[Footnote] * P. MArshall, The Tertiary Molluscan Fauna of Pakaurangi Point, Kaipara Harbour, Trans. N.Z. Inst., vol. 80, pp. 263–78, 1918.

– 97 –

Chione auriculata n. sp. (Plate VII, fig. 2.)

Rounded-quadrate, small, rather compressed shell, almost equilateral; posterior end squarely truncated. Lunule large, lanceolate, very sharply raised at dorsal margin into a prominent triangular ear-like portion; margins sharply incised. Beaks rather small, little raised, approximate; a distinct ridge from beak to lower angle of truncated posterior end of shell.

Anterior dorsal margin forming triangular projection at lunule, the anterior side of triangle shortly forming an angle with the rounded anterior end. Posterior dorsal margin descends gently in convex curve to prominent angle with straightly truncated posterior end. Broadly rounded basal margin forms distinct angle at posterior end, and merges gradually into rounded anterior end.

Concentric ornamentation prominent; growth-lines are densely crowded and crossed by innumerable microscopic radiate lines. On lower half of shell are strong, broad, rounded lamellae, distant and somewhat irregular, 6 almost complete lamellae visible. They broaden out at posterior ridge of shell, and on dorsal portion beyond this are others nearer to the beak not developed anteriorly beyond this ridge. The lamellae crowd on the lunule, making it platy.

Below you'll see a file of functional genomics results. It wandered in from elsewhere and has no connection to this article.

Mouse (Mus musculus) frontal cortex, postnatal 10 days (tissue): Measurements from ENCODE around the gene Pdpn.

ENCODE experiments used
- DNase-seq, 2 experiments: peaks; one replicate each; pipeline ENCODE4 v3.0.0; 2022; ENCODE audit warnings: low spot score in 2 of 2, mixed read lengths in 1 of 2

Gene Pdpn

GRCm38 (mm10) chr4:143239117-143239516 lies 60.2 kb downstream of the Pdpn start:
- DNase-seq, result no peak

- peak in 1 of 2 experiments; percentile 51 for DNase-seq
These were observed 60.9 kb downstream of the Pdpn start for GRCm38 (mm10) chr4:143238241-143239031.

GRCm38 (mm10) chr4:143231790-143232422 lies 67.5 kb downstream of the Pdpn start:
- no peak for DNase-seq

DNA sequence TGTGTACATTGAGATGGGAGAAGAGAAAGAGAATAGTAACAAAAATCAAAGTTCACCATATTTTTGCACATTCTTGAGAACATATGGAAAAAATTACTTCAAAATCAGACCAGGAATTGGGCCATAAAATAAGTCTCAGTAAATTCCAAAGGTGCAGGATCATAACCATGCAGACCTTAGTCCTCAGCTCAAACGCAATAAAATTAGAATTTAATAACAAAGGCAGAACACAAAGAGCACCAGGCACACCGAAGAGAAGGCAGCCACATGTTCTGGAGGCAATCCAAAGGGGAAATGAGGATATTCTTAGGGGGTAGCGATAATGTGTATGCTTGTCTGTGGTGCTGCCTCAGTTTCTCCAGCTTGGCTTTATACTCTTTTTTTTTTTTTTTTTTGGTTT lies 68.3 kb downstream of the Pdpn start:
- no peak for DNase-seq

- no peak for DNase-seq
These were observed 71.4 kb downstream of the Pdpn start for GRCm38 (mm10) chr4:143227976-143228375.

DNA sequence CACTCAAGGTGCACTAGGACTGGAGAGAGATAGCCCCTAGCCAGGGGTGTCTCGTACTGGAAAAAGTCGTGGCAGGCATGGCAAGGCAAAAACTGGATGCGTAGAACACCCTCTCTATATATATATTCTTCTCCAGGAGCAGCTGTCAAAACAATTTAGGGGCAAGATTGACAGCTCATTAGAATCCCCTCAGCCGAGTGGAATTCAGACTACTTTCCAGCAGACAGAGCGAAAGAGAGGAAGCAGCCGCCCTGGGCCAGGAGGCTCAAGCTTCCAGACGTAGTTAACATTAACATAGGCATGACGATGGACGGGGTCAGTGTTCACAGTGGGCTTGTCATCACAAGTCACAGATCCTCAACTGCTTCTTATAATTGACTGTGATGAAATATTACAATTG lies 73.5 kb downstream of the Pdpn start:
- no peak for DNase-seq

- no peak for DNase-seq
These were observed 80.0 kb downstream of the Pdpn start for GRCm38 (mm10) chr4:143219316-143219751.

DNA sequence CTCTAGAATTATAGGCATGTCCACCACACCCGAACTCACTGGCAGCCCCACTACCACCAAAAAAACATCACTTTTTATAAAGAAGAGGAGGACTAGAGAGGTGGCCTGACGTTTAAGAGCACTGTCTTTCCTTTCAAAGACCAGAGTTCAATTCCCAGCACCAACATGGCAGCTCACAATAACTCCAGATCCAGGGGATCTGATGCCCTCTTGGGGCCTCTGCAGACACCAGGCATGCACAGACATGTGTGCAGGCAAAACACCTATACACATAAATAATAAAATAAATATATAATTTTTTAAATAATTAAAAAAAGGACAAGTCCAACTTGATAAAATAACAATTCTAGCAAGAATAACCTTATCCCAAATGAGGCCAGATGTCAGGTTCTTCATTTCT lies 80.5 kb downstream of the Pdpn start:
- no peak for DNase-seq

Hinge and other internal characters could not be observed.

Length, 10–6 mm.; height, 9 mm.; diameter, 4–6 mm.

Holotype in author's collection; complete but for anterior half of left valve.

Locality: Pakaurangi Point, Kaipara Harbour. Collected by Bartrum, 1916.

Circulus cingulatus n. sp. (Plate VII, figs. 3 and 4.)

Very small, umbilicate, almost discoidal shell, coiled in a very flat spiral. Whorls 3½ or 4, very rapidly increasing, the protoconch smooth, the rest sculptured by prominent spiral, angular, sharply elevated raised bands: 5 of these are visible between the sutures on penultimate whorl, 15 on body-whorl, regularly distributed, about 8 on basal portion, but absent from umbilicus. Interspaces approximately equal in width to the ridges, striated strongly by closely spaced transverse growth-lines, which alone ornament umbilicus.

Aperture somewhat incomplete, apparently circular, with a minute posterior sinus. Outer lip partially incomplete in holotype, moderately sharp, slightly crenate externally owing to spiral sculpture. Inner lip fairly solid, forming partial margin to the umbilicus; this latter not widely open and showing no coiling of whorls.

Diameter, 4 mm.; height, 1–9 mm.

Holotype and two imperfect paratypes in author's collection.